A study ordered by the D.C. State Board of Education and made public earlier this month concluded that the city's teacher turnover rate is higher than other cities and higher than the national average. Here's why.
WASHINGTON — D.C. public and charter schoolteachers appeared before the D.C. State Board of Education Wednesday night to offer some of the reasons why the District has an unusually high turnover rate of teachers.
A study ordered by the board and made public earlier this month concluded that the city’s teacher turnover rate is higher than other cities and higher than the national average.
“We leave due to financial (reasons) and, most of all, due to lack of support and freedom to do the right thing for our students, our children,” said Jill Telford, a teacher at Takoma Children’s School.
The uncertainty of one-year contracts for teachers and principals and the school system’s teacher evaluation process — called IMPACT, which stresses raising student achievement through higher test scores — are blamed by some teachers for ratcheting up stress, pressure and anxiety in the schools, creating a difficult teaching environment that discourages educators from staying.
“The problem in education is we’re trying to make cookie cutters out of these people (teachers) as opposed to relying on their expertise,” said Phillip Copeland, a veteran teacher at Cesar Chavez Public Charter School, who resigned his post on Oct. 19, blaming significant time obligations of a heavy teacher workload, added to a two-hour commute.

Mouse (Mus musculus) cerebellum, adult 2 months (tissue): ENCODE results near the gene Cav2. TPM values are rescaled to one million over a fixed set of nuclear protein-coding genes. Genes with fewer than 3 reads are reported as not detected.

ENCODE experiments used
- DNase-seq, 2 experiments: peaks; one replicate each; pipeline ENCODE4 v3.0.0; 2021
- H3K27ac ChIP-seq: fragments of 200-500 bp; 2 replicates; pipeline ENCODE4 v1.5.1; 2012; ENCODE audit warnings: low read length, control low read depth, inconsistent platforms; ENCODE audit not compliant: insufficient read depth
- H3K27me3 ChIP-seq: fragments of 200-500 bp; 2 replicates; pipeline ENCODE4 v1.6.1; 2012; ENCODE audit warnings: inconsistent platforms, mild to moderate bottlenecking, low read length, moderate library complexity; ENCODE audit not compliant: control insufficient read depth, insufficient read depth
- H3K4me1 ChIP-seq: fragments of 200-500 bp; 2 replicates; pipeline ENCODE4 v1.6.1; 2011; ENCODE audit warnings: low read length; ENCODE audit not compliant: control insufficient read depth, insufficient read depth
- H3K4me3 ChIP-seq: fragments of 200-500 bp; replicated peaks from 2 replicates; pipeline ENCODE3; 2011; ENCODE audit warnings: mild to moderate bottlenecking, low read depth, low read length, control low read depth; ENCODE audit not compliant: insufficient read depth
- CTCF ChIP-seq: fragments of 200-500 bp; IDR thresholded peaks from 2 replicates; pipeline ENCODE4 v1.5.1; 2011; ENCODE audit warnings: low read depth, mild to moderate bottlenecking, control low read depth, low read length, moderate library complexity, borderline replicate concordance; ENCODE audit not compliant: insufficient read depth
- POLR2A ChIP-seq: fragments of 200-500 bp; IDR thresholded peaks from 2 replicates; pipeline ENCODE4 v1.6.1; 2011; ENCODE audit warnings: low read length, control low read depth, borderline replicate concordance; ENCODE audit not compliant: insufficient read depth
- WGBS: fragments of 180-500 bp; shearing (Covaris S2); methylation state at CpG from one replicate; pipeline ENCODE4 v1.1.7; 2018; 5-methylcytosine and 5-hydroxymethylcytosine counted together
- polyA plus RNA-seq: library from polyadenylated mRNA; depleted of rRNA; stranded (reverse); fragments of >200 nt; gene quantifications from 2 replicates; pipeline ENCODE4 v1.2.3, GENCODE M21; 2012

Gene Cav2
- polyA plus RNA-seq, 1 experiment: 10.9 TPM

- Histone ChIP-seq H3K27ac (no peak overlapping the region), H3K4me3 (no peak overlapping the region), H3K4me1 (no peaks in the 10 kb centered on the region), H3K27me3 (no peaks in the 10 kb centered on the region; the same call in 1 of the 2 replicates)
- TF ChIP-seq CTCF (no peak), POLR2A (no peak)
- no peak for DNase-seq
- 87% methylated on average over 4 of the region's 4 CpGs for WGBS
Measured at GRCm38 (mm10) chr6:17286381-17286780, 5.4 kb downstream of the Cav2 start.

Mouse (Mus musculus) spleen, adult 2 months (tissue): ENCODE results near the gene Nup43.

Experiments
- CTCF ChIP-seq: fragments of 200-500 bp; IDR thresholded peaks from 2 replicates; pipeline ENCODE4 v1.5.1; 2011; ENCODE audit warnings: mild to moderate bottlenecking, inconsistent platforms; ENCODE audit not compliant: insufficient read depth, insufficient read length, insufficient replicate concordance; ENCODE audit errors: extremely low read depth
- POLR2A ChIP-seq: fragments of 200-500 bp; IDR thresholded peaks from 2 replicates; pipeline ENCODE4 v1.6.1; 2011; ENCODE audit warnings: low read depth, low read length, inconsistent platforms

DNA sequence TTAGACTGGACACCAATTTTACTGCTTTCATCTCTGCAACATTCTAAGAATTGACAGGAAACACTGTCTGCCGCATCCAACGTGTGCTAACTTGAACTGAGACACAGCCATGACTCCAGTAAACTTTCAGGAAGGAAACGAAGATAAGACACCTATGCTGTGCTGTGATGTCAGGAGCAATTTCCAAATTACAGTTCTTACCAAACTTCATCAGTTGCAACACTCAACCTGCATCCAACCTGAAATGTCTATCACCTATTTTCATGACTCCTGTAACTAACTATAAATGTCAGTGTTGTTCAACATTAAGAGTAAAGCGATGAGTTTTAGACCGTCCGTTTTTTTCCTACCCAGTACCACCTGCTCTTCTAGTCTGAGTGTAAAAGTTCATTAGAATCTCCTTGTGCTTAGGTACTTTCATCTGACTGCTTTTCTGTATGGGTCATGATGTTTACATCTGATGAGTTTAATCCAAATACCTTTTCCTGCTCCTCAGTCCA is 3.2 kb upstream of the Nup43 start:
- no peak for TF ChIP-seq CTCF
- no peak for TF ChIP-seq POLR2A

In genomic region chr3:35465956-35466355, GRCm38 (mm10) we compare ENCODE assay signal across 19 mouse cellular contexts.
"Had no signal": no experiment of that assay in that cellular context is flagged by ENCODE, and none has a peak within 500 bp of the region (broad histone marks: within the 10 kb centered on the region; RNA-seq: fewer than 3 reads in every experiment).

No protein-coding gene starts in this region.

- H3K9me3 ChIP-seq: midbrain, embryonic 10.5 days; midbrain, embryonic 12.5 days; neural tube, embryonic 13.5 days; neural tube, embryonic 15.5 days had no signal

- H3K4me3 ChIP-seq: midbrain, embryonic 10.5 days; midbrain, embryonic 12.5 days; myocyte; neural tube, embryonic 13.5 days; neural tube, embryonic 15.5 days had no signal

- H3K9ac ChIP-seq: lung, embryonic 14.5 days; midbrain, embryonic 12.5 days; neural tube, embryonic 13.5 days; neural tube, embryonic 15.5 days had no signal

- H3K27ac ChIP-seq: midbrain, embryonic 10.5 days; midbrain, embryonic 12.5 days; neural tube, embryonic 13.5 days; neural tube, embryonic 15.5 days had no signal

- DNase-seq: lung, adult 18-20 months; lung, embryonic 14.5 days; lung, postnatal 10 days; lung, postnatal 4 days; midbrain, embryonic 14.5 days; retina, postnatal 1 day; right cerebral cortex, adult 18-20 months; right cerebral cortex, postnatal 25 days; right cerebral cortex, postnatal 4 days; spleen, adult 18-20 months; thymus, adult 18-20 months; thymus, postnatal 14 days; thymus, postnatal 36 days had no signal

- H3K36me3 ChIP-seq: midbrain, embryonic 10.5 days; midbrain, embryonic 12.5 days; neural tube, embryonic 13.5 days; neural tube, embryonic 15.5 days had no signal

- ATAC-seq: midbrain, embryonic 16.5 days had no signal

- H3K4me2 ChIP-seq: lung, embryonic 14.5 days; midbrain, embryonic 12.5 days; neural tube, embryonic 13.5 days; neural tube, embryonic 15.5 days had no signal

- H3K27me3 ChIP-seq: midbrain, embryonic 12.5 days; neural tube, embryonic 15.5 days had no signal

“On the average, 55 percent of teachers leave their schools within three years,” said Mary Levy, education researcher and author of the study on D.C. teacher turnover.
“Middle schools, on average, lose 80 percent of their teachers within five years … most neighborhood high schools lose 80 percent of their teachers within five years. Elementary (schools) are better; they’re 67 percent,” she said.
The teachers told the board that school funding should not be linked to standardized test scores, that teachers need strong leadership from confident principals not worried about losing their jobs, and that teachers must be allowed to do what they love and what they are trained to do — teach.
“I think we have qualified teachers within the classroom, and I think that if we trust them to actually do their jobs, you can give them the time to do their jobs, and then you’ll see more positive results,” Copeland said.
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